LIMIT and OFFSET allow you to retrieve just a portion of the rows that are generated by the rest of the query:

Syntax: 


SELECT select_list
    FROM table_expression
    [LIMIT { number | ALL }] [OFFSET number]

If a limit count is given, no more than that many rows will be returned (but possibly less, if the query itself yields less rows).

LIMIT ALL is the same as omitting the LIMIT clause.

OFFSET says to skip that many rows before beginning to return rows.

OFFSET 0 is the same as omitting the OFFSET clause. If both OFFSET and LIMIT appear, then OFFSET rows are skipped before starting to count the LIMIT rows that are returned.

You don't need to use LIMIT and OFFSET together all the time.

For example, without OFFSET, LIMIT syntax would be like this:


SELECT columns FROM table
LIMIT x;

The query above returns x rows.

If LIMIT is zero, the query returns an empty set. If the LIMIT is NULL, the query returns all rows omitting the LIMIT clause.

If we decide to skip some rows, we can use OFFSET. The syntax of LIMIT query with OFFSET will look like following:


SELECT columns FROM table
LIMIT x OFFSET y;

The query above skips y rows before returning x rows. If y is zero then no rows will be skipped.

When using LIMIT, it is important to use an ORDER BY clause that constrains the result rows into a unique order. Otherwise you will get an unpredictable subset of the query's rows.

You may be asking for the tenth through twentieth rows, but tenth through twentieth in what ordering? The ordering is unknown, unless you specified ORDER BY.

The query optimizer takes LIMIT into account when generating a query plan, so you are very likely to get different plans (yielding different row orders) depending on what you give for LIMIT and OFFSET. Thus, using different LIMIT/OFFSET values to select different subsets of a query result will give inconsistent results unless you enforce a predictable result ordering with ORDER BY.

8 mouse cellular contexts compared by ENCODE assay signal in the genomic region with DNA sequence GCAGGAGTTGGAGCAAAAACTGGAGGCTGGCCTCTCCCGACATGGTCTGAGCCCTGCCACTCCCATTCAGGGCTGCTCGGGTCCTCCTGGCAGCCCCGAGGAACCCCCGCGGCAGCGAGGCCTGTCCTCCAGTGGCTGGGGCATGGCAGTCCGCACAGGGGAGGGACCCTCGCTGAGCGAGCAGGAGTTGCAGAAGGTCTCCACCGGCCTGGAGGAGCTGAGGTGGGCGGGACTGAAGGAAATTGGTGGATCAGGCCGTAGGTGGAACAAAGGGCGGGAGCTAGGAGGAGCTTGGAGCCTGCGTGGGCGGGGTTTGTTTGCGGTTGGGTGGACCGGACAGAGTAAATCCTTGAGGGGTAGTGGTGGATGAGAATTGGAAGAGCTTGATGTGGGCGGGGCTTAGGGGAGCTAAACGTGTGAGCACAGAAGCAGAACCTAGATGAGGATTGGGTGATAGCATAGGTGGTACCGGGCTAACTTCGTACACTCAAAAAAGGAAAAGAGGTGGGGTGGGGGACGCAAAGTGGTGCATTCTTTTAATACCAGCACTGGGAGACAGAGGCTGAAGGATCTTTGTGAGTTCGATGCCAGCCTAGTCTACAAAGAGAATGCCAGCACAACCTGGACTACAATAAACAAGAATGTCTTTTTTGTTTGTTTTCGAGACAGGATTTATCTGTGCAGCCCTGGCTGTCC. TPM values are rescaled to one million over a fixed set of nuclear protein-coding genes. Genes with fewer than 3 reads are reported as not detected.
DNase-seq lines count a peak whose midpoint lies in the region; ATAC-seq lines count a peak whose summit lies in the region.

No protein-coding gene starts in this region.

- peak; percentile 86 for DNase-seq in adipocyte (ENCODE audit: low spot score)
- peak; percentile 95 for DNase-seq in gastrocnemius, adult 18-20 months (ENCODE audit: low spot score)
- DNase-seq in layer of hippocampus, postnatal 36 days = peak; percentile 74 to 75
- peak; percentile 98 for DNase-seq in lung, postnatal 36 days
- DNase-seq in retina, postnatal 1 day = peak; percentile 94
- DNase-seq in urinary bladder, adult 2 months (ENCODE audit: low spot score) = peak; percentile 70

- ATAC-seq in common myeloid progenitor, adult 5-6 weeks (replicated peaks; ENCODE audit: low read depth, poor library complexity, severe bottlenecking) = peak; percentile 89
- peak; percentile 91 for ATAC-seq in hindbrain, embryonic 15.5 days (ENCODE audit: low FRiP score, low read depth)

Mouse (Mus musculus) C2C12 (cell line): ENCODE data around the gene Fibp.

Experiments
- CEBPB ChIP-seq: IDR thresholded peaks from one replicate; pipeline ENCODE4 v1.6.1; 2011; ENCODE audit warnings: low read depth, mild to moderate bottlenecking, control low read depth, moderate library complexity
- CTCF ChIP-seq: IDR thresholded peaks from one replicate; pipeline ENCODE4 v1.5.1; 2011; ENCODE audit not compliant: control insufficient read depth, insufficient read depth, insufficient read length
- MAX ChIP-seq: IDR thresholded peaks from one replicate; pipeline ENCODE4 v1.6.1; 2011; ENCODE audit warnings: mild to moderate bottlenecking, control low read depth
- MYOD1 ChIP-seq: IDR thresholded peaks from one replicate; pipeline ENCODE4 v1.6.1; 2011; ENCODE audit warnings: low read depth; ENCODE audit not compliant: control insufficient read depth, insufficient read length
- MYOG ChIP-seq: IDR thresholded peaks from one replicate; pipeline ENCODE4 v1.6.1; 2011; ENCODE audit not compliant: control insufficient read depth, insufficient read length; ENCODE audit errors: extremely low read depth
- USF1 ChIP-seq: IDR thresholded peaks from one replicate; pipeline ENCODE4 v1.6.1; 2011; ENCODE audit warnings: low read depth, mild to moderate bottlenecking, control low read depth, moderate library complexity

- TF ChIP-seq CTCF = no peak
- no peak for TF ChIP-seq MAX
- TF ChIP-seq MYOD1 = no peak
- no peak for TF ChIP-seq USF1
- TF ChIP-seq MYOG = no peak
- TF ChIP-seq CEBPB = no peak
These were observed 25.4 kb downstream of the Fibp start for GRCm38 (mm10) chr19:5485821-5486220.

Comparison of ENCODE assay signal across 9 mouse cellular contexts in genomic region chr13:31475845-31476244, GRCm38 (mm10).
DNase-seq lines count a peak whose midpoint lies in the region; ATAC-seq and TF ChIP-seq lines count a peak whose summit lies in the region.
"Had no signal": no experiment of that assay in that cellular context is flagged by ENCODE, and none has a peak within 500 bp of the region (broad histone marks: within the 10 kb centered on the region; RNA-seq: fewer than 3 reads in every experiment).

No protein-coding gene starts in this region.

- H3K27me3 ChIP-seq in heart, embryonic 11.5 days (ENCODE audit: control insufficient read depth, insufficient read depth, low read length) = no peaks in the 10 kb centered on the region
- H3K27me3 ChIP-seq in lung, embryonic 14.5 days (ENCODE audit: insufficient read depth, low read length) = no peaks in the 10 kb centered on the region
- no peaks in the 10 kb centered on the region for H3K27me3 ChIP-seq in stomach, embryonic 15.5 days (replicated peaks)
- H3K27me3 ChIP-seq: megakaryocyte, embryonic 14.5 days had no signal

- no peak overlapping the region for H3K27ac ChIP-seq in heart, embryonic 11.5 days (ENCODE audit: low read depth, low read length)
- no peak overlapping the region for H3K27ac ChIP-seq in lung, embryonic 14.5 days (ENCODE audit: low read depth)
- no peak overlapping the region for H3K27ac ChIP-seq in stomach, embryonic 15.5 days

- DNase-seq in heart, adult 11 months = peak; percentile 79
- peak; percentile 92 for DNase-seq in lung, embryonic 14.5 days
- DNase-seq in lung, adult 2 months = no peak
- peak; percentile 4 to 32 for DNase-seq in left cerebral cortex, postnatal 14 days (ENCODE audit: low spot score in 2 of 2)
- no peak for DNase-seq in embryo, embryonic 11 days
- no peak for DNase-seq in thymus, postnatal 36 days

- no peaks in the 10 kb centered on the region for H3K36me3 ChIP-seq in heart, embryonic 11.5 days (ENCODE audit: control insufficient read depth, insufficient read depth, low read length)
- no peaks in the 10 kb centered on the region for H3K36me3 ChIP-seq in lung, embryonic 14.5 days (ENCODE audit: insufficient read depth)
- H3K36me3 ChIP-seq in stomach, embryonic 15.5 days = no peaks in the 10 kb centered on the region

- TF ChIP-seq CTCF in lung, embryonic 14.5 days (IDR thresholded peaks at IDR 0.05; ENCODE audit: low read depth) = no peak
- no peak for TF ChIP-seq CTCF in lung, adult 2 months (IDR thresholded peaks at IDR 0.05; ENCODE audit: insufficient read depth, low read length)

This is not a bug; it is an inherent consequence of the fact that SQL does not promise to deliver the results of a query in any particular order unless ORDER BY is used to constrain the order.

The rows skipped by an OFFSET clause still have to be computed inside the server; therefore a large OFFSET can be inefficient.

Examples:

I am using the database available in my Github public repo: https://github.com/ydchauh/yogeshchauhan.com-public

Without ORDER BY


SELECT customer_id, contact_name FROM customers LIMIT 3;

//Output
customer_id, contact_name
"ALFKI"	"Maria Anders"
"ANATR"	"Ana Trujillo"
"ANTON"	"Antonio Moreno"

With ORDER BY


SELECT customer_id, contact_name FROM customers ORDER BY customer_id LIMIT 3;

//Output
customer_id, contact_name
"ALFKI"    "Maria Anders"
"ANATR"    "Ana Trujillo"
"ANTON"    "Antonio Moreno"

Same results.

It's because Postgres is sorting the results in ascending order based on the first row if we don't include ORDER BY clause.

With OFFSET


SELECT customer_id, contact_name FROM customers ORDER BY customer_id LIMIT 3 OFFSET 1;

//Output
customer_id, contact_name
"ANATR"	"Ana Trujillo"
"ANTON"	"Antonio Moreno"
"AROUT"	"Thomas Hardy"

As we can see, the first row was skipped and the second row became the first row in results and so on.

Sources:

  • https://www.postgresql.org/docs/8.1/queries-limit.html

4 Comments

blog

Apr 20, 2020 12:04:37 pm

Thanks designed for sharing such a nice thought, paragraph is good, thats why i have read it fully

Joe

Mar 23, 2020 09:03:48 am

SQL does not promise to deliver the results of a query in any particular order unless ORDER BY is used to constrain the order. I didn't know that until now. Thank you!

Zak

Mar 22, 2020 01:03:41 pm

What Ami said is true for me as well!

Ami

Mar 22, 2020 08:03:11 am

In this time of coronavirus crisis, I am reading your useful blog posts.. keep it up.. haha

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